Penguins Fishing

P-p-p-poor penguins. It turns out that they are unable not only to fly but also to taste very much either. And they certainly wouldn’t be able to enjoy their eponymous chocolate biscuits

New research suggests that penguins don’t have three of the five basic tastes and for them food comes in only two flavours: salty and sour.

The team of scientists from the University of Michigan who made the discovery admits they are puzzled by the findings, which were published in Current Biology.

Most birds can’t taste sweet foods, although there are a few notable exceptions such as hummingbirds, but they can detect bitter and umami flavours.

Penguins, however, can’t enjoy or even detect the savoury taste of fish, squid and crustaceans that make up the bulk of their diet.

Jianzhi "George" Zhang a professor in the Department of Ecology and Evolutionary Biology who led the study said, “These findings are surprising and puzzling, and we do not have a good explanation for them. But we have a few ideas."

It was Zhang's colleagues at the Beijing Genomics Institute who prompted him to make the discovery after they realized they were unable to find some of the taste genes in the newly sequenced genomes of Adelie and emperor penguins.

Zhang took a closer look at penguin DNA to find that all species lack the functional genes for the receptors of sweet, umami, and bitter tastes.

And unlike many genes which have been lost over evolutionary time because they weren’t useful, Zhang thinks that the taste receptors in penguins may have been lost because of the extremely cold environments in which penguins originated from.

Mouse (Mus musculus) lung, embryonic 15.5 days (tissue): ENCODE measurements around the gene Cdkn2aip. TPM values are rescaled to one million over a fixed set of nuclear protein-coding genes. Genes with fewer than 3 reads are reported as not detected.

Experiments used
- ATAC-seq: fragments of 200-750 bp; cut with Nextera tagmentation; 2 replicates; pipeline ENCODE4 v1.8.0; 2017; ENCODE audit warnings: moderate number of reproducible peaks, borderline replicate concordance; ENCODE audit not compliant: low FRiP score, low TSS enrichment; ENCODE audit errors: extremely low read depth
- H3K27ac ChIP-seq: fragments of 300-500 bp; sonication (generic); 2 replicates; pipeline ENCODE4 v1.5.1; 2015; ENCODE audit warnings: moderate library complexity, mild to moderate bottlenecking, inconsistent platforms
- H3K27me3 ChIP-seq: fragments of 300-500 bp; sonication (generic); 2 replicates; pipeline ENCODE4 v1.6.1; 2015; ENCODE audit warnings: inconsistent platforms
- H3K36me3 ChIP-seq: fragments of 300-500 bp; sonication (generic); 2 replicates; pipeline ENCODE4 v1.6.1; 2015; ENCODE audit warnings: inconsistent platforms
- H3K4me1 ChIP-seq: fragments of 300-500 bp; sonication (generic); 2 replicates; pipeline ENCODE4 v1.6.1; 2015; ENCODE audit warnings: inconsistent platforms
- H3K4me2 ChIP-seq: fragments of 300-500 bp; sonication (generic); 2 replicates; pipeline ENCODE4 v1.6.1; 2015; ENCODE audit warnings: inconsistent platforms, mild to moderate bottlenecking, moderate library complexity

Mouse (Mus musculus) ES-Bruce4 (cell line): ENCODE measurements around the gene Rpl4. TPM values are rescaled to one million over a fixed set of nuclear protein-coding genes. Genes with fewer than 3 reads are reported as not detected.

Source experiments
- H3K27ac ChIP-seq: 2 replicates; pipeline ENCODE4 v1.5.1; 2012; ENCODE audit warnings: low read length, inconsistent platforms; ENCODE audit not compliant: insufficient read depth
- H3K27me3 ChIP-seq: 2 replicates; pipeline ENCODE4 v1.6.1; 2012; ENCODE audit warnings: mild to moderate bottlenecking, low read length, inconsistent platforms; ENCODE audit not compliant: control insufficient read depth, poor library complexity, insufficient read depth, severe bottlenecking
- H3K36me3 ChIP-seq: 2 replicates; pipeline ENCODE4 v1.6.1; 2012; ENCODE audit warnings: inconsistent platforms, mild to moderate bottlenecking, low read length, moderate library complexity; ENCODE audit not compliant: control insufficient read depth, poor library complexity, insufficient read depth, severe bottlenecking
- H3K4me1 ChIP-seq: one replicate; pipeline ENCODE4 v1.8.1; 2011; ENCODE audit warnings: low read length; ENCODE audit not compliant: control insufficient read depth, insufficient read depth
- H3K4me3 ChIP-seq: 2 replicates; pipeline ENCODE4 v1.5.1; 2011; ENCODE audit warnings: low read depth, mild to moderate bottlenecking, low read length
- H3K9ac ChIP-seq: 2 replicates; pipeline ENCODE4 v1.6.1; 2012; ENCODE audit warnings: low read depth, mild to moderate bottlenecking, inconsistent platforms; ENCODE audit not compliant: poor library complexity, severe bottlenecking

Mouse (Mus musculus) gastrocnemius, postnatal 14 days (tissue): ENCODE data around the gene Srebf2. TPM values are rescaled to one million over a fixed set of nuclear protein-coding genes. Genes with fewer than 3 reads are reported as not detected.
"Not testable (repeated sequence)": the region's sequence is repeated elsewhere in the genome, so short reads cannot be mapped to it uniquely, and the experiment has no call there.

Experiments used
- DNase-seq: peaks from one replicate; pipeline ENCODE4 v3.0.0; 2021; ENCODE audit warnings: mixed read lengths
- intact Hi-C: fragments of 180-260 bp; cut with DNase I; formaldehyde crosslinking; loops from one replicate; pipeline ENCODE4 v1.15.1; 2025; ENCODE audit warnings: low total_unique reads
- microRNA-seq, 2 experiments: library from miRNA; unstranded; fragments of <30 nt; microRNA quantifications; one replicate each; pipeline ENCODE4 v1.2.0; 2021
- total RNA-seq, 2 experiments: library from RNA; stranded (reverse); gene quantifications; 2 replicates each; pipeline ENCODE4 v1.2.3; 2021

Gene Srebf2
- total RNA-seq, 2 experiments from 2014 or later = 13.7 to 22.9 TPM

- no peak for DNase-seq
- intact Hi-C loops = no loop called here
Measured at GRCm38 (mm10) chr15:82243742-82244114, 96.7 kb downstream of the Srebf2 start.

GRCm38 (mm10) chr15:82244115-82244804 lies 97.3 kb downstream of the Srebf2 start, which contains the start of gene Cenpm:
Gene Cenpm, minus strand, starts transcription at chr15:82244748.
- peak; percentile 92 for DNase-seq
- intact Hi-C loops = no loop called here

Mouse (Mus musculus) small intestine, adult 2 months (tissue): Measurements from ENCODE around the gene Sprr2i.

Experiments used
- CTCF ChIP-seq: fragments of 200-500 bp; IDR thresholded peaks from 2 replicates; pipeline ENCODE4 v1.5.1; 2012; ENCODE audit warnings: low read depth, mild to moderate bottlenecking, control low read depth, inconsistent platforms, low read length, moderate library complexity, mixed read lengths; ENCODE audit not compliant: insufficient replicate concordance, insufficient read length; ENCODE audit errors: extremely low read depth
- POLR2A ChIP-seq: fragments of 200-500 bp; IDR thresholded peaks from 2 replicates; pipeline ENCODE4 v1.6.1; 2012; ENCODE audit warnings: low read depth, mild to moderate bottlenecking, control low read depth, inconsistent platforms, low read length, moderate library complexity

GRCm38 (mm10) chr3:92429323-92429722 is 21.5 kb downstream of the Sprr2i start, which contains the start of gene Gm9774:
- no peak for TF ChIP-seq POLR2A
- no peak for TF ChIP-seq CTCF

Although some penguins have made their homes in warmer environments they can all trace their roots back to Antarctica after they separated from tubenose seabirds, which include albatrosses, shearwaters and petrels, about 60 million years ago.

Unlike receptors for sour and salty, the taste receptors required for detecting sweet, umami, and bitter tastes are temperature sensitive and they don’t work when they get really cold.

This is the reason ice cream appears to get sweeter as it gets warmer. While frozen ice cream is delicious, as it melts it becomes sickly sweet and unpleasant. It’s also the reason we order a cold beer because as beer gets warmer it tastes more bitter.

What this means is that even if penguins had taste receptors for sweet, umami and bitter tastes they wouldn’t be much use to them anyway.

Previous anatomical studies have also suggested that some penguins lack taste buds altogether. Instead, stiff, sharp papillae cover their tongues with a thick, horny layer on top. It seems that penguins use their tongues not so much to taste food but to catch and hold onto it.

Penguins also tend to swallow their food whole, which might mean they aren’t that concerned about what their food tastes like.

But Zhang questions whether this is the right way of thinking.

He says, "Their behavior of swallowing food whole, and their tongue structure and function, suggest that penguins need no taste perception, although it is unclear whether these traits are a cause or a consequence of their major taste loss.”

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